# Finding the Interval and Radius of Convergence

• May 10th 2010, 02:20 PM
p75213
Finding the Interval and Radius of Convergence
The equation is: Summation n=1 to inf x^n/(n+1)

When the endpoints are checked at x=1 - 1^n/(n+1) is rewritten as 1/n - 1. Can somebody show me the validity of this?

http://my.thinkwell.com/questionbank.../img/61724.gif
• May 10th 2010, 02:34 PM
lilaziz1
It really doesn't matter because $\sum_{n=0}^{\infty} \frac{1}{n+1}$ behaves like $\sum_{n=0}^{\infty} \frac{1}{n}$ by the limit camparison test.
• May 10th 2010, 03:38 PM
p75213
That's true. But I would still like to know.
• May 10th 2010, 04:08 PM
lilaziz1
I don't think it can be $\sum_{n=0}^{\infty} \frac{1}{n} -1$ because if you make it into an improper fraction, you get $\sum_{n=0}^{\infty} \frac{1-n}{n}$ which diverges.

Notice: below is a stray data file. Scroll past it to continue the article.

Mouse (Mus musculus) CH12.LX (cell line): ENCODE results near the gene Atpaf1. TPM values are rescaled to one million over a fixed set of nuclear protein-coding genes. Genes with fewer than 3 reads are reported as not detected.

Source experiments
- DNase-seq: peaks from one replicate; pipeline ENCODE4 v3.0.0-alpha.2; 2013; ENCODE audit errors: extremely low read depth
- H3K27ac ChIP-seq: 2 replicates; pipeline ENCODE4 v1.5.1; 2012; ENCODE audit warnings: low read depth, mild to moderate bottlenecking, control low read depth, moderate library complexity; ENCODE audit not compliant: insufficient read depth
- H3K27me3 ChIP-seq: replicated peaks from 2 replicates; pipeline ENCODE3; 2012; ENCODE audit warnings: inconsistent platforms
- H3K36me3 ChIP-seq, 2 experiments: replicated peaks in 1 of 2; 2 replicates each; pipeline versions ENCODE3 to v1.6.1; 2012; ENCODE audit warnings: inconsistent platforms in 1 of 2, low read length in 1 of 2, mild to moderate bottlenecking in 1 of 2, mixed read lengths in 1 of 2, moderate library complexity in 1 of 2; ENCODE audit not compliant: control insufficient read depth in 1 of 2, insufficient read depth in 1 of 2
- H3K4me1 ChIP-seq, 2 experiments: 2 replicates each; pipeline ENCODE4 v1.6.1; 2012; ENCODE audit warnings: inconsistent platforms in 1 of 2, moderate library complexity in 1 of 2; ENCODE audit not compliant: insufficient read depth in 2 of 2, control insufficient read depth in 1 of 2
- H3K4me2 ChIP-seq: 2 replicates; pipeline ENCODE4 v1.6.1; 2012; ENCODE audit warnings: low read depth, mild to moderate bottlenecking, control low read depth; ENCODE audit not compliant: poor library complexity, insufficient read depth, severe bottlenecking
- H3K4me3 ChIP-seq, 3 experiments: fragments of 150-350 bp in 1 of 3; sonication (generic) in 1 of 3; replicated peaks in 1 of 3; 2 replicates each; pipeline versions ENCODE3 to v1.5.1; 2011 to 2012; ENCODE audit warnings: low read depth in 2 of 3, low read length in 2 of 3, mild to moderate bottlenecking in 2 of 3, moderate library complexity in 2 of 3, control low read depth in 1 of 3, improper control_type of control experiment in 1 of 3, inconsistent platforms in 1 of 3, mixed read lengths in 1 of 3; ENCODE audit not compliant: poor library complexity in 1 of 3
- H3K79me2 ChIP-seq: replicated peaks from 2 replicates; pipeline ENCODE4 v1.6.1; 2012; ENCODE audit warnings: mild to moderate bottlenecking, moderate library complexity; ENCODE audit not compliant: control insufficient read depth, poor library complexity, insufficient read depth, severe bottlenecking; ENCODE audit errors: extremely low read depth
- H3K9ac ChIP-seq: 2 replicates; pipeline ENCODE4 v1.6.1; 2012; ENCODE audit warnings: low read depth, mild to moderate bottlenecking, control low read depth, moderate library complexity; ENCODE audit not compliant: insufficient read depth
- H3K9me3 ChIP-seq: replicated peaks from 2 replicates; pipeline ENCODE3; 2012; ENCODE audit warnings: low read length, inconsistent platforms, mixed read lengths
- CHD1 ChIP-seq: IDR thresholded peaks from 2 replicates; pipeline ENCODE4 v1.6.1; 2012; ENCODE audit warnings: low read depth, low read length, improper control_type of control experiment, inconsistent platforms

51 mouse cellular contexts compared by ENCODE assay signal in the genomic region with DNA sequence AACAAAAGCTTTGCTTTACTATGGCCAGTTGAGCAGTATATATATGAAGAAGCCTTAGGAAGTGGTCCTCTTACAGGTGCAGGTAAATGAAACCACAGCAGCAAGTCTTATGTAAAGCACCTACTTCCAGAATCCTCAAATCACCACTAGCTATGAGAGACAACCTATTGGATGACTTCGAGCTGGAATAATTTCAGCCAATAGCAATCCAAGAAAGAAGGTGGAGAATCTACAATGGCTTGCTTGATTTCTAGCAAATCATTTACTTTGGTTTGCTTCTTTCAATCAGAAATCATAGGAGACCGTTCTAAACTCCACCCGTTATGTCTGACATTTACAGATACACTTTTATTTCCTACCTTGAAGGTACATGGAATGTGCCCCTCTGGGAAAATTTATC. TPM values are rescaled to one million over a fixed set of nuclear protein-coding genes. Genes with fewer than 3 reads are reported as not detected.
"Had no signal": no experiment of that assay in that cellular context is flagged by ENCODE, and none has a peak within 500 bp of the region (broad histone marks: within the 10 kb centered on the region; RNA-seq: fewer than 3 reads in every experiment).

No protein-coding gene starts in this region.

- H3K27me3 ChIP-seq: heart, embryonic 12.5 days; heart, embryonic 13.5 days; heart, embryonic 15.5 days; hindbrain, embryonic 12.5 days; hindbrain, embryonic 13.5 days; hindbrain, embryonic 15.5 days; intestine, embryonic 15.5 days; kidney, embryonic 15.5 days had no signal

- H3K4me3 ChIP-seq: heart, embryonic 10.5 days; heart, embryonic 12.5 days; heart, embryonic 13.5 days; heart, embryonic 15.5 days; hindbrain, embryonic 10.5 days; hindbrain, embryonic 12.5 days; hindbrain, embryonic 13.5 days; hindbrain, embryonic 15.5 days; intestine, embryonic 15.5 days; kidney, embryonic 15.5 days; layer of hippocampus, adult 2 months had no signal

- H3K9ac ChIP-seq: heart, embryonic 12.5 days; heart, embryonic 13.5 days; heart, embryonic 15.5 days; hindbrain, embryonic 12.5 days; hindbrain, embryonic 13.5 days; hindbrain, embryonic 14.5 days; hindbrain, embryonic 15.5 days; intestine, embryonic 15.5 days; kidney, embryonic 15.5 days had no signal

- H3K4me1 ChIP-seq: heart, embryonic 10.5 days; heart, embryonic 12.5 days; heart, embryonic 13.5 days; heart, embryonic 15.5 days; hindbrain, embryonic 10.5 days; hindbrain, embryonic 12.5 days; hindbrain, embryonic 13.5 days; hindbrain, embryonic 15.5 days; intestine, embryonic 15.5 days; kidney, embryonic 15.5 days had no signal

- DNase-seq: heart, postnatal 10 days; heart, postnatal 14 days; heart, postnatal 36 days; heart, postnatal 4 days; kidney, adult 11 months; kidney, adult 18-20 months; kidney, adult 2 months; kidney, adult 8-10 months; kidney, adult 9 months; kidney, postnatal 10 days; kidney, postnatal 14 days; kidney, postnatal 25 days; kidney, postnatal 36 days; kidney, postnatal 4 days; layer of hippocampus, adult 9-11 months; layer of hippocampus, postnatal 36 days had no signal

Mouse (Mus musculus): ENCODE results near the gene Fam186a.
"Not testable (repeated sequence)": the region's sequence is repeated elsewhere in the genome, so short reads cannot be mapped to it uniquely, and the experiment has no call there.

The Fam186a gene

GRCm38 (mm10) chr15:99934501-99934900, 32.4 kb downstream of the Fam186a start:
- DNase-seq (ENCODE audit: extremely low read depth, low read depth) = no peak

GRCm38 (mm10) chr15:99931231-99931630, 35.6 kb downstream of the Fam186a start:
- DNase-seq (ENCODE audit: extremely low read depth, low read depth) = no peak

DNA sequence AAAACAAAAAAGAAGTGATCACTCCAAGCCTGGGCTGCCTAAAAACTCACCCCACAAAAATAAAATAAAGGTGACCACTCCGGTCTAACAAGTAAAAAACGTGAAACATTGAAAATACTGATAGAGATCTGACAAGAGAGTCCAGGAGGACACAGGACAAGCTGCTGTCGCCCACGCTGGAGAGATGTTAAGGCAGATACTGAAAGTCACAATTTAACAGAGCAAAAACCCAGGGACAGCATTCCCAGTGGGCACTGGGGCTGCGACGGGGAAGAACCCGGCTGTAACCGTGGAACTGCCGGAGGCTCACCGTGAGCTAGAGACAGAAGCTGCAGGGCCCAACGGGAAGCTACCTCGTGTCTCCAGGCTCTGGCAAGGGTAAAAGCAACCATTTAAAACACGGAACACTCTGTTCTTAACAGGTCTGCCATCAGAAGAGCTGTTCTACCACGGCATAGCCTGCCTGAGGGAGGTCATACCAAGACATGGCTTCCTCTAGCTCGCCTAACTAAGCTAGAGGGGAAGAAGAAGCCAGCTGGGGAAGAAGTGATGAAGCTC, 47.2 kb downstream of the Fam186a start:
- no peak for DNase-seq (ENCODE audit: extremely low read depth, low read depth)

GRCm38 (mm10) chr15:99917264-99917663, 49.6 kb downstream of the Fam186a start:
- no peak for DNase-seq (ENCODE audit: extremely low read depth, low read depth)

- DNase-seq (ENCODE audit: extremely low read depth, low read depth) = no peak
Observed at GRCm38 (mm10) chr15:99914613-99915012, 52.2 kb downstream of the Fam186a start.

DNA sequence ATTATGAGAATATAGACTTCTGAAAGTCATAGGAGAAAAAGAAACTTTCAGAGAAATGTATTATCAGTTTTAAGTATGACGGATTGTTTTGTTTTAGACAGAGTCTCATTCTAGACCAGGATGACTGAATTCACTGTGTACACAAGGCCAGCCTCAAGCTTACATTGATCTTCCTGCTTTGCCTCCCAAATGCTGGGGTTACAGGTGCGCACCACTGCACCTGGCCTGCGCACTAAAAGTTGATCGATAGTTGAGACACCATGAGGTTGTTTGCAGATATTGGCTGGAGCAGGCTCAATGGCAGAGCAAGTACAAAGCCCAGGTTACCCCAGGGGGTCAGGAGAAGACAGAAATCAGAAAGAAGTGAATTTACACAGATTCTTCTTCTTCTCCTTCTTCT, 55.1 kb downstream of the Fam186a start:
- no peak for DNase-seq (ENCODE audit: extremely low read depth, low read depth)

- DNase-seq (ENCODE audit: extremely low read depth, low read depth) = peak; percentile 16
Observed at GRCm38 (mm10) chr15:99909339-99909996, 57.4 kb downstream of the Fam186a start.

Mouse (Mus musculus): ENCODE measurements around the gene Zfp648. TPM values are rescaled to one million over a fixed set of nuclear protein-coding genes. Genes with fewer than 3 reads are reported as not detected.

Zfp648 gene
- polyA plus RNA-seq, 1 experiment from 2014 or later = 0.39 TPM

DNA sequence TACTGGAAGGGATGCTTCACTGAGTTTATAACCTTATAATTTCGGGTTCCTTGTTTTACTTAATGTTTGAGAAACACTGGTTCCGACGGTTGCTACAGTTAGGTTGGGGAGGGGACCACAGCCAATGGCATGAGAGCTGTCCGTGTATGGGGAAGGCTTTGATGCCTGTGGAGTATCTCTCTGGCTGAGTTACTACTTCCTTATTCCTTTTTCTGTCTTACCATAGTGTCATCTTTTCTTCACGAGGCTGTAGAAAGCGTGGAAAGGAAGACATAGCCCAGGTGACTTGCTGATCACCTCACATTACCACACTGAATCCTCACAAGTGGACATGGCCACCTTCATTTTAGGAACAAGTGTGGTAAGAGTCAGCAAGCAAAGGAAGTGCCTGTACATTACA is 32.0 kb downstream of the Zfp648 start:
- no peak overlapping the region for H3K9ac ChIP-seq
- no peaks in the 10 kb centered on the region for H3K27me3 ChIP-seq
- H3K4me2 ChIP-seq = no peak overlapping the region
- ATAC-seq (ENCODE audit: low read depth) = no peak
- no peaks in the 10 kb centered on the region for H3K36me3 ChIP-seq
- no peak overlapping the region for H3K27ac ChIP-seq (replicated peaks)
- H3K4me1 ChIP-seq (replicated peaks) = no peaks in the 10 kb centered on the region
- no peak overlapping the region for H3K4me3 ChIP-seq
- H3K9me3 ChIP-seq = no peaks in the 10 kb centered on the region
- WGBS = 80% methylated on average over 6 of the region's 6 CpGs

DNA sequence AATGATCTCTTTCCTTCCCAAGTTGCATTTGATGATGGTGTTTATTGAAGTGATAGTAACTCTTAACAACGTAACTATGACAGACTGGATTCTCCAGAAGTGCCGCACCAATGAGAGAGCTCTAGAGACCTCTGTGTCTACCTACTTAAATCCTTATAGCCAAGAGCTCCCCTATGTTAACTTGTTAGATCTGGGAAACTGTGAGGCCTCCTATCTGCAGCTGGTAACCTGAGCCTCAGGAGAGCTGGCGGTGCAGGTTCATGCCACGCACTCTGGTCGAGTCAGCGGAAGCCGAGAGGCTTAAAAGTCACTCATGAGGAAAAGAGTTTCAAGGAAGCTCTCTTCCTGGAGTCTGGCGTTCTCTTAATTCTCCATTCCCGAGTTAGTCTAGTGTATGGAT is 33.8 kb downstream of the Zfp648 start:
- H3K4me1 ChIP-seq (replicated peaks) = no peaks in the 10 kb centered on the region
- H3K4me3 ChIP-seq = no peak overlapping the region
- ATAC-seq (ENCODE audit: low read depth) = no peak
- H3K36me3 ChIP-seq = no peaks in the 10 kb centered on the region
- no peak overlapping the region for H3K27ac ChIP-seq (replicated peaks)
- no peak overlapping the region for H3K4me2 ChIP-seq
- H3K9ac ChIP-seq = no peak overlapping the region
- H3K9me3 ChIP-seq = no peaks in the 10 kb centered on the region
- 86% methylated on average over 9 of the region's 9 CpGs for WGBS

• May 10th 2010, 07:08 PM
boardguy67
Hi p75213...are you a Stargate fan? (if you get that, you are :))

Anyway, your problem is in the form of the ratio test for convergence, which basically lets you compare your series to a geometric series to determine it's behavior. I think you'll find your proof here.

http://www.math.scar.utoronto.ca/cal...ture43-rev.pdf

Hope that helps,
Be well,
T